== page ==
The Bronx, NY, bottom of the first, no-one on, one strike, one ball, two outs, Brian McCann at the plate. The 12th pitch of the game delivered by Chris Young of the Kansas City Royals, and so begins the night of the one-run homer. A high and outside 88 mph fastball gets sent over the right-centerfield wall, into the first row, and just out of reach of a leaping Lorenzo Cain‘s glove. 1-0 Yankees.
Seven bases empty home runs between the two teams would be the story of the night, with the Yankees dropping five of those long balls, including three in the third, and the Royals adding two, including one in the top of the second when Alex Gordon hit a solo shot off Ivan Nova to tie the game at one a piece.
The Yankees would take the lead right back in the bottom of the second, with Carlos Beltran‘s fifth dinger of the year sailing over the fence. Once again it was to right-center, and once again, it was a fastball, except this time, it was only 87mph, and right down the gut. The Yanks wouldn’t relinquish the lead again, on their way to their fourth victory in six games.
Even more fireworks erupted in the bottom of the third, when Brett Gardner, Aaron Hicks, and once again, Carlos Beltran, would each drive the ball beyond the confines of the Yankee Stadium outfield wall. Gardy and the switch hitting Hicks would go back to back, with Beltran following a few batters later with his sixth of the year. Gardner and Beltran would again smash not-so-fast fastballs out of the park, while Hicks took advantage of a hung slider for the longest of the Pinstripers round-trippers of the night, putting the Yankees up 5-1.
They would go on to tack on one more run in the bottom of the seventh with an Aaron Hicks sacrifice fly, only to have Eric Hosmer get it back in the top of the eighth with the seventh and final single-RBI bomb of the night; Yet another blast to right-center, this one coming at the expense of Chasen Shreve, and Hosmer’s 6th of the 2016 campaign, but not enough to come back against the Yankees, who won the game 6-3.
Overshadowed, but not lost in the plethora of solo gopher balls hit into the right-center bleachers, was the return of Aroldis Chapman, having completed his 30 game suspension for some off the field legal issues during the winter break. He would toss one inning, give up one earned, and strike out two, throwing over 100mph with regularity. The Chapman filter should return to a @statcast near you any day now.
Ben Gamel also made his first ever plate appearance in his third official major league game, and picked up the first hit of his professional career, hitting a chopper to the left side of the infield off the glove of Alcides Escobar. Gamel, who has hit .286 in AAA this year is now batting 1.000 in the big leagues.
In one final footnote, since it relates to the theme of “can anyone hit anything other than a home run”, Yankees #2 prospect, Aaron Judge, also dropped a one man four-bagger, when he launched one over the fence in the bottom of the seventh of the RailRiders 6-0 win.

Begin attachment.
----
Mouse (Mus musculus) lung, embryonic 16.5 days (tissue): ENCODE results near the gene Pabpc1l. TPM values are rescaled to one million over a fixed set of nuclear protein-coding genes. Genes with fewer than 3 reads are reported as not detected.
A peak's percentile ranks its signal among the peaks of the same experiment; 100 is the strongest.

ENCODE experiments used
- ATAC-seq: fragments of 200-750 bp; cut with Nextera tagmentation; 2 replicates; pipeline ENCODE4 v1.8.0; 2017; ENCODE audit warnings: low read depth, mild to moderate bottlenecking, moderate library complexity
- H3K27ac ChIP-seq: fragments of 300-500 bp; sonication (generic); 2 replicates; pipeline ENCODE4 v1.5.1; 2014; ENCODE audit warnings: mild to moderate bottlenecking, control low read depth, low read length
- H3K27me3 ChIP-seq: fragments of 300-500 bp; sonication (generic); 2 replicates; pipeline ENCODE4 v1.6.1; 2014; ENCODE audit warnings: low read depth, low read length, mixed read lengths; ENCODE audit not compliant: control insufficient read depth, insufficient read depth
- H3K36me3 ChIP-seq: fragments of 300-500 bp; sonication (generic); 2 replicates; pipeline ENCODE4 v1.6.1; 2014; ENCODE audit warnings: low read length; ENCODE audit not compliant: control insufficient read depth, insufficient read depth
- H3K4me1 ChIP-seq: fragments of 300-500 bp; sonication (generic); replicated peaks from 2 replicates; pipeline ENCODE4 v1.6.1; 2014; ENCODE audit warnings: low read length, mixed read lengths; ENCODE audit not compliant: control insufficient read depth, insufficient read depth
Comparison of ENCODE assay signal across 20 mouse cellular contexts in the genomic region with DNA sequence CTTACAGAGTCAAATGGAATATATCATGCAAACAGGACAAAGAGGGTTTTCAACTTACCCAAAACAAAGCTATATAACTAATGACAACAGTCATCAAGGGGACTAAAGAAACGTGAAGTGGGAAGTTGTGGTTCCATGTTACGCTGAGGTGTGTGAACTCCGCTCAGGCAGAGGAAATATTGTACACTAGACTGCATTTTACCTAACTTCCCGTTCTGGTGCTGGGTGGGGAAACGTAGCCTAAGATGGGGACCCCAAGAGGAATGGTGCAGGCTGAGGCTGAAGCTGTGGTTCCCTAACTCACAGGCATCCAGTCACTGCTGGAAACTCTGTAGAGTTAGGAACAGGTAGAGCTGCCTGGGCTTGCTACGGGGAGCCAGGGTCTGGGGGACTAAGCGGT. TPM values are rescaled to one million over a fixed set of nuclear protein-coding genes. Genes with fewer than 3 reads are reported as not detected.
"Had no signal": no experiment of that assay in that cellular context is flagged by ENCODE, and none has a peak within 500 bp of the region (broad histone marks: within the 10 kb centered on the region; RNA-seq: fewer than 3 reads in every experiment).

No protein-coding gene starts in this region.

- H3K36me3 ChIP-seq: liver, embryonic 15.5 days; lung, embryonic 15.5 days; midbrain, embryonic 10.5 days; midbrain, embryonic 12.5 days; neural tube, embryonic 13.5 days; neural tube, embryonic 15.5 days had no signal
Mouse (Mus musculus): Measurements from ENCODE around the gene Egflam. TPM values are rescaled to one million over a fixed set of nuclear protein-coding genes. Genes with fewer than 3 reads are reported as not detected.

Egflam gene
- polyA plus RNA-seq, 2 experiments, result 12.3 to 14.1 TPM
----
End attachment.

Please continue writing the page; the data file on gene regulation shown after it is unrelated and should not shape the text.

Jason Greco, @thatbaseballer1
No one wants to see a pro-athlete suffer an injury. They can, however, lead the way to improvement, and force the hand of the front office or manager to make moves they didn’t have the stones to make when a player is healthy.
Jacoby Ellsbury and C.C. Sabathia are among some of the latest injuries the Yankees have suffered. Ellsbury left yesterday’s game in the first inning with a right hip injury that a subsequent MRI would reveal was a strain. He is currently listed as day-to-day. Aging veteran C.C. Sabathia was placed on the 15-day disabled list with a left groin strain.
The 40 year-old Alex Rodriguez also recently hit the 15-day DL for the second time this season, but even while being limited to a role as DH, it is to be somewhat expected. He is, after all, one of the few players in the league older than I am.
These are not season ending injuries such as the one the young first base prospect Greg Bird suffered during the off-season, when he had to undergo surgery to repair his torn right labrum, but they do open the door to possibly getting a glimpse of some AAA talent.
The bad news …
The timing is very “2016 Yankees”. Though they won on a controversial couple of 9th inning pitches by Andrew Miller to David Ortiz, which led to a strikeout of Big Papi with the bases loaded, a John Farrell ejection, and a game ending K versus Hanley Ramirez, timing has not been something the Bombers have excelled in this year, batting just .207 with runners in scoring position. C.C. is coming off two of his best starts in recent memory, and although the first of the two, in Texas, resulted in a Yankees loss and wasn’t exactly pitcher of the week material, it did show signs of the old [read: much younger] C.C. His last start, May 4, in Baltimore was very promising, having pitched 7 innings, with 6 K’s and no earned runs in an all-to-rare Yankees victory.